Appendicitis is an inflammation of the appendix, a finger-like portion of the large intestine that generally hangs down from the lower right side of the abdomen.
Asthma is a chronic, inflammatory disease in which the airways become sensitive to allergens (any substance that triggers an allergic reaction).
Atopic dermatitis, also called eczema, is a hereditary and chronic skin disorder that causes a person’s skin to itch, turn red and flake. It mostly affects infants or very young children.
Hepatitis is the inflammation of the liver, resulting in liver cell damage and destruction. In autoimmune hepatitis, the body's own immune system destroys liver cells.
Barrett's esophagus is a condition in which normal cells that line the esophagus turn into cells not usually found in humans called “specialized columnar cells.”
Benign prostate problems are clinical conditions of the prostate gland that are not cancer, such as prostatism (any prostate condition that interferes with urine flow), prostatitis (an inflamed prostate gland), prostatalgia (pain in the prostate gland) or benign prostatic hyperplasia (enlarged prostate).
BPH (also referred to as benign prostatic hypertrophy) is a condition in which the prostate gland becomes very enlarged and may cause problems associated with urination.
Biliary cirrhosis is a rare form of liver cirrhosis, caused by disease or defects of the bile ducts.
Bladder cancer occurs when there are abnormal, cancerous cells growing in the bladder.
Celiac disease is a digestive disease that damages the small intestine because of a sensitivity to gluten, which is found in wheat, rye, barley, and oats. This hereditary disorder interferes with the absorption of nutrients from food.
A painful irritation of the cervix, cervicitis often lasts several months or longer, sometimes occurring after childbirth or use of oral contraceptives.
Cholecystitis is an inflammation of the gallbladder wall and nearby abdominal lining. Cholecystitis is usually caused by a gallstone in the cystic duct, the duct that connects the gallbladder to the hepatic duct.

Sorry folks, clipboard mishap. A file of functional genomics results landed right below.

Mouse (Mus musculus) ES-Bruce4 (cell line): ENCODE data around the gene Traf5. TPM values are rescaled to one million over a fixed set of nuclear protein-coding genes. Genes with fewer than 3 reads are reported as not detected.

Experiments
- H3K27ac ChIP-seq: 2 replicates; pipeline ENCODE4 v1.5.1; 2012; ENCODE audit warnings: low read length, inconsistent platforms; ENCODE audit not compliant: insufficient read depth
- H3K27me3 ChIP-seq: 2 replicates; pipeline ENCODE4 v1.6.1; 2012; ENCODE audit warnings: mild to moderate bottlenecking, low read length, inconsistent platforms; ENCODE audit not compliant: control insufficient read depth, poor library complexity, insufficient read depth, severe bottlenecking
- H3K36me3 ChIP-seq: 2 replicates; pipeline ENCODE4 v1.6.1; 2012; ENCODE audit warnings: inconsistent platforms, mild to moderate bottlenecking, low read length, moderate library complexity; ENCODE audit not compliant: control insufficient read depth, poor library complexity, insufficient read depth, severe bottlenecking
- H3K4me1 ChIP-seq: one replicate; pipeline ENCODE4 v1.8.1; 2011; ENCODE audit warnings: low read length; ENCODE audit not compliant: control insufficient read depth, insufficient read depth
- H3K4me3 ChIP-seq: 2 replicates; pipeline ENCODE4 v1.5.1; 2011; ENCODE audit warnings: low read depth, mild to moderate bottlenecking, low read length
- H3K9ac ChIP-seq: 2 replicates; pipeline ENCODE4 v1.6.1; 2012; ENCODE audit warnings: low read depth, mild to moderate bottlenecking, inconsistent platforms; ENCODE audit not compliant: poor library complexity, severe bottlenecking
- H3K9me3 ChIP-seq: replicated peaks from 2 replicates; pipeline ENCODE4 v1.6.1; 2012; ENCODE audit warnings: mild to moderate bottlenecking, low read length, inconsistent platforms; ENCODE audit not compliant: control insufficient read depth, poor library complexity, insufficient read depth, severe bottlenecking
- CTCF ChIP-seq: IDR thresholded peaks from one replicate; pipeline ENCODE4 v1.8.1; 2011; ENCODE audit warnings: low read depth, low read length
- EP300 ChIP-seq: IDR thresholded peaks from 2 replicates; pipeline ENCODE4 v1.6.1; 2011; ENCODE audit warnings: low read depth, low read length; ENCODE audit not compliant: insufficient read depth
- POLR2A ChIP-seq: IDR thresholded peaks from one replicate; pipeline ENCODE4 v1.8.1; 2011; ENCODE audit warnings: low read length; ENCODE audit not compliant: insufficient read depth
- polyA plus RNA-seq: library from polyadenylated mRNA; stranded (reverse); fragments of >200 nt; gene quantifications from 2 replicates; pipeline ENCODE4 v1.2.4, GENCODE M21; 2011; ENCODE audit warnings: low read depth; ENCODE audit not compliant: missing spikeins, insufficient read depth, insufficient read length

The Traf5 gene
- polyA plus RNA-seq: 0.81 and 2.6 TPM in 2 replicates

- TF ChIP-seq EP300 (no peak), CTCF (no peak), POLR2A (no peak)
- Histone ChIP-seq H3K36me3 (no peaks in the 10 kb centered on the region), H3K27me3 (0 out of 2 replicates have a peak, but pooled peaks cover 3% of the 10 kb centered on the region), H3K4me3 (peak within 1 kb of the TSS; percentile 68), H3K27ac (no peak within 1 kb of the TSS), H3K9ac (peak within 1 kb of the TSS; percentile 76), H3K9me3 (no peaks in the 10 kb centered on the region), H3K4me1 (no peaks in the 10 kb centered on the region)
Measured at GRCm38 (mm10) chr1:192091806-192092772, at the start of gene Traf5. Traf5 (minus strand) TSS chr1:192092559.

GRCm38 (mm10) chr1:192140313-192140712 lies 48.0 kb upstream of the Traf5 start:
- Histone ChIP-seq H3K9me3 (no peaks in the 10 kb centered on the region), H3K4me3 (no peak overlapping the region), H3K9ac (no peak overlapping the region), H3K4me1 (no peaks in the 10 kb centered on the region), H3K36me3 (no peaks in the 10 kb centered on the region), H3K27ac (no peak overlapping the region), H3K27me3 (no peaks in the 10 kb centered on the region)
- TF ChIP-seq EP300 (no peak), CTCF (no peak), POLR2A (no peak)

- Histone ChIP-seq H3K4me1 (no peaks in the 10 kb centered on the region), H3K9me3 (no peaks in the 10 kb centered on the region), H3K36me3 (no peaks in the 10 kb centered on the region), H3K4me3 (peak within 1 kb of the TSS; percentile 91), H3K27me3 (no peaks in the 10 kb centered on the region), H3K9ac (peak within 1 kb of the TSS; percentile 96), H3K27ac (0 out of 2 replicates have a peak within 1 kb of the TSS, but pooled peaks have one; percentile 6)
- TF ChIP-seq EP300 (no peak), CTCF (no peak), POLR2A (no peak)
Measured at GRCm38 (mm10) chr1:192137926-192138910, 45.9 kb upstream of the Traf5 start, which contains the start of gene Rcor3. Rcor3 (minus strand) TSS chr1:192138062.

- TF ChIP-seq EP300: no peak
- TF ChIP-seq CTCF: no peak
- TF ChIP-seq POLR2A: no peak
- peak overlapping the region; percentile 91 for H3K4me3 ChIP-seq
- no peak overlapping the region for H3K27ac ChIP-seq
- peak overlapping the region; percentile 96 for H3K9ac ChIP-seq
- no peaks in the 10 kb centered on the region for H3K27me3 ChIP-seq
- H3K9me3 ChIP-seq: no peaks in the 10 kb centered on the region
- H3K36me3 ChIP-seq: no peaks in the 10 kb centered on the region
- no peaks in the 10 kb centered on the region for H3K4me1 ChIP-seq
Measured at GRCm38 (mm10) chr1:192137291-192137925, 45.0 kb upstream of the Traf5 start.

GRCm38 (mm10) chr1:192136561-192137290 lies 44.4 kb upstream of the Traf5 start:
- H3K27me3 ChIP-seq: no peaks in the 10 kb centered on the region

Chronic bronchitis is a long-term inflammation of the bronchi, which results in increased production of mucus, as well as other changes.
Chronic liver disease is marked by the gradual destruction of liver tissue over time. Several liver diseases fall under this category, including cirrhosis of the liver and fibrosis of the liver.
COPD is a term that refers to a group of lung diseases that can interfere with normal breathing.
Colorectal cancer is malignant cells found in the colon or rectum.
Congenital liver defects are rare liver diseases present at birth such as biliary atresia, when the bile ducts are absent or have developed abnormally, and choledochal cyst, a malformation of the hepatic duct that can obstruct flow of bile in infants.
Craniosynostosis is a condition in which sutures close too early, causing problems with normal brain and skull growth.
Crohn's disease is an inflammatory bowel disease that is a chronic condition that may recur at various times over a lifetime.
Cystic fibrosis (CF) is an inherited chronic disease that affects the lungs and digestive system. CF causes the body to produce thick, sticky mucus that leads to progressive lung infection and difficulty gaining weight.
Cystocele is the name for a hernia-like disorder in women that occurs when the wall between the bladder and the vagina weakens, causing the bladder to drop or sag into the vagina.
Deep vein thrombosis (DVT) occurs when a blood clot develops in a vein deep in the body.